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Re: [gNewSense-users] Intel's excuse for non-free WiFi binary firmware

From: Sam Geeraerts
Subject: Re: [gNewSense-users] Intel's excuse for non-free WiFi binary firmware
Date: Thu, 15 May 2008 19:28:47 +0200
User-agent: Mozilla-Thunderbird (X11/20080420)

Peter Lutz wrote:
I was reading through Intel's License FAQ for their wireless drivers, here's
what it says:

Each of the wireless adapters requires a corresponding microcode or firmware
image to be loaded in order to function. The microcode for the ipw3945
driver (ieee80211 based) also requires the use of a user space regulatory
daemon. All of those binaries are distributed as binaries under a
proprietary, free to redistribute (but not modify), license.

Their excuse for not allowing modification of these firmware images is this:

To operate a radio device, the hardware/firmware combination needs to be FCC
(and equivalent in other countries) certified; this excludes end user
modification which would void the certification.

I was curious, does anyone know if this is actually true? Do all WiFi
drivers have this restriction, or are there ways around it that Intel is not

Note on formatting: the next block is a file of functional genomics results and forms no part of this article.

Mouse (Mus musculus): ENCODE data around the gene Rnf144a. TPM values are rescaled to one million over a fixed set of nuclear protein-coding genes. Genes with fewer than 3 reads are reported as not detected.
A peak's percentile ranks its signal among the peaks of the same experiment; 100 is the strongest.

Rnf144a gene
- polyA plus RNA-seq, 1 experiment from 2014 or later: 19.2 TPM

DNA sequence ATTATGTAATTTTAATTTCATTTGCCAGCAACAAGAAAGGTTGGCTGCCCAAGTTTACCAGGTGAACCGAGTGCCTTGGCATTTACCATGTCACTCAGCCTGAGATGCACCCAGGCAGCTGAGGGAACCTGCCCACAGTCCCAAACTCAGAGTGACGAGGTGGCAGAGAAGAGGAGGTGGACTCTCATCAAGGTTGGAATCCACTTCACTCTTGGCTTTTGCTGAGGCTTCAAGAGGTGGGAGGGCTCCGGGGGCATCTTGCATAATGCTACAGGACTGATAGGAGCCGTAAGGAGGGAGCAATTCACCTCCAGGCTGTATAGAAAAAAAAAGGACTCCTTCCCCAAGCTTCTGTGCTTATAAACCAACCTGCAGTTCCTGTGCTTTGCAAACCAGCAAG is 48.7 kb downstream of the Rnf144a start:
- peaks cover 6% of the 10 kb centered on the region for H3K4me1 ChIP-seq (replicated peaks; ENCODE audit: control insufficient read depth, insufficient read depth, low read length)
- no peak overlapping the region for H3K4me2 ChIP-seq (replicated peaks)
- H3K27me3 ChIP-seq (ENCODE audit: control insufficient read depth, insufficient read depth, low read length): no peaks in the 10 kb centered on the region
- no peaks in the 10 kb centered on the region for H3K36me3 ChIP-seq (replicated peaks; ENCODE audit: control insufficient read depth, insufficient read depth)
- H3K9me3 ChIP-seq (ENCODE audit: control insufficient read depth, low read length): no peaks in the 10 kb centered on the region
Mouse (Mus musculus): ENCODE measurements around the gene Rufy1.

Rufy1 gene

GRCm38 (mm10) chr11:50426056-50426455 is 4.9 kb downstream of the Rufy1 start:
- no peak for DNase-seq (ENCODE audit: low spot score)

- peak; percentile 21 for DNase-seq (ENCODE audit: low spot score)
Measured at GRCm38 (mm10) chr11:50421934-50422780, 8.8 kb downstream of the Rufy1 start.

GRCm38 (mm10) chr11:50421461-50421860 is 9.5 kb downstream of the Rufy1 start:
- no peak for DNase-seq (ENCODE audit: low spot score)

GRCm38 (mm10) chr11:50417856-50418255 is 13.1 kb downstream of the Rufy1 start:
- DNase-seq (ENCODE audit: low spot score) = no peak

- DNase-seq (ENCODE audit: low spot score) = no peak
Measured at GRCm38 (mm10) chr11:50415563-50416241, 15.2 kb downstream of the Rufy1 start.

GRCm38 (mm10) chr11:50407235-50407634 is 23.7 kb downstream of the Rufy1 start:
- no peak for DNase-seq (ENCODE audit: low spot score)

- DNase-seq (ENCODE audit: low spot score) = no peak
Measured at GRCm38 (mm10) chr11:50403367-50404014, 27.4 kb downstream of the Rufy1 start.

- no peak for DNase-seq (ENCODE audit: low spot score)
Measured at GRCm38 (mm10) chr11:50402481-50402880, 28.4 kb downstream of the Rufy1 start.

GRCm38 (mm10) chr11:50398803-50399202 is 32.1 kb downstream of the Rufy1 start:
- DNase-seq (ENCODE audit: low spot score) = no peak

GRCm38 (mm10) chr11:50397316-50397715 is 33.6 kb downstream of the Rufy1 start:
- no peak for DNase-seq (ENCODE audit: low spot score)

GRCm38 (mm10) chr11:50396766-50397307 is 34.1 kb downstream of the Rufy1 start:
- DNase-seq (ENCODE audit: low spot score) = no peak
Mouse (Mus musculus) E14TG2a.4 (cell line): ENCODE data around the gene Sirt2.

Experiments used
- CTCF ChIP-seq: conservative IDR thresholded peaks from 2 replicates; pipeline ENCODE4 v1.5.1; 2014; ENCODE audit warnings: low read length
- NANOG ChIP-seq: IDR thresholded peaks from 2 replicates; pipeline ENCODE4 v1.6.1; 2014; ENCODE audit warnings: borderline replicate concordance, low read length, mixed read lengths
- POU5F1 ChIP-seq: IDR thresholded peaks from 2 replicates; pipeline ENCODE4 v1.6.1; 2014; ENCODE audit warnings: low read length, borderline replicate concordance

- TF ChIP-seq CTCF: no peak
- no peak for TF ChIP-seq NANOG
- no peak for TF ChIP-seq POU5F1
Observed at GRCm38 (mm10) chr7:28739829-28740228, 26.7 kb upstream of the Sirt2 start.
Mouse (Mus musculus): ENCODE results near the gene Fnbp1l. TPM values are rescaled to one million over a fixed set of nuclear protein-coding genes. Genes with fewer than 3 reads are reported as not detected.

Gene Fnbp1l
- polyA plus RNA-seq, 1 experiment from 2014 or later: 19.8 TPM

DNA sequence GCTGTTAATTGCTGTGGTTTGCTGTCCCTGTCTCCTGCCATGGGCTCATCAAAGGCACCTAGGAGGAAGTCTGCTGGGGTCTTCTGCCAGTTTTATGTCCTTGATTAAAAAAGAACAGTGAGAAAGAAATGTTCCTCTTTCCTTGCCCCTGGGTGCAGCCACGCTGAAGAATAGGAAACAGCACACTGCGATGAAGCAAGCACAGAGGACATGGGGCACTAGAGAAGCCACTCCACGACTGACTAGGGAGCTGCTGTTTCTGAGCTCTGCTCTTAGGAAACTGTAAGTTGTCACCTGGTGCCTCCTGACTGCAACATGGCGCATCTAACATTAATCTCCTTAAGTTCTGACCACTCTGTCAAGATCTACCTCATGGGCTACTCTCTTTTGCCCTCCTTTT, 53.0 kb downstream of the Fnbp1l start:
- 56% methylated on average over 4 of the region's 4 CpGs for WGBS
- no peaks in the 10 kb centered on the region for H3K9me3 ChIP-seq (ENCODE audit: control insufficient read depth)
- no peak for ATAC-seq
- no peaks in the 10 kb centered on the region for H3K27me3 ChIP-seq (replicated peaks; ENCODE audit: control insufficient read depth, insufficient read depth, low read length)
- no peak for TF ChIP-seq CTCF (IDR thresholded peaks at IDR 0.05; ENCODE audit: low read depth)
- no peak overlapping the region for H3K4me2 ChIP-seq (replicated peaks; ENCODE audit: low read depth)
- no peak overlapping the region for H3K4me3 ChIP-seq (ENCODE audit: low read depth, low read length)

mentioning? Will this prevent gNewsense from ever having ANY WiFi drivers,
if they all use non-modifiable firmware?


I attended an OpenMoko talk at FOSDEM 2007 and they said that their GSM stack is not open because FCC don't allow it. The reason is that it's either illegal or unsafe (I forgot which one) to broadcast radio waves with more power. People are protected from doing this (either accidentally or on purpose) by not being able to change the strength of the signal.

I don't know how valid that argument is. I'd think that there wouldn't be a problem if you make the hardware so that it can't go beyond a certain strength. It seems to me that that's also the only way to make sure it stays within the limits.

As far as I know, the WiFi cards that work with libre software have their firmware in ROM, so everything's in hardware.

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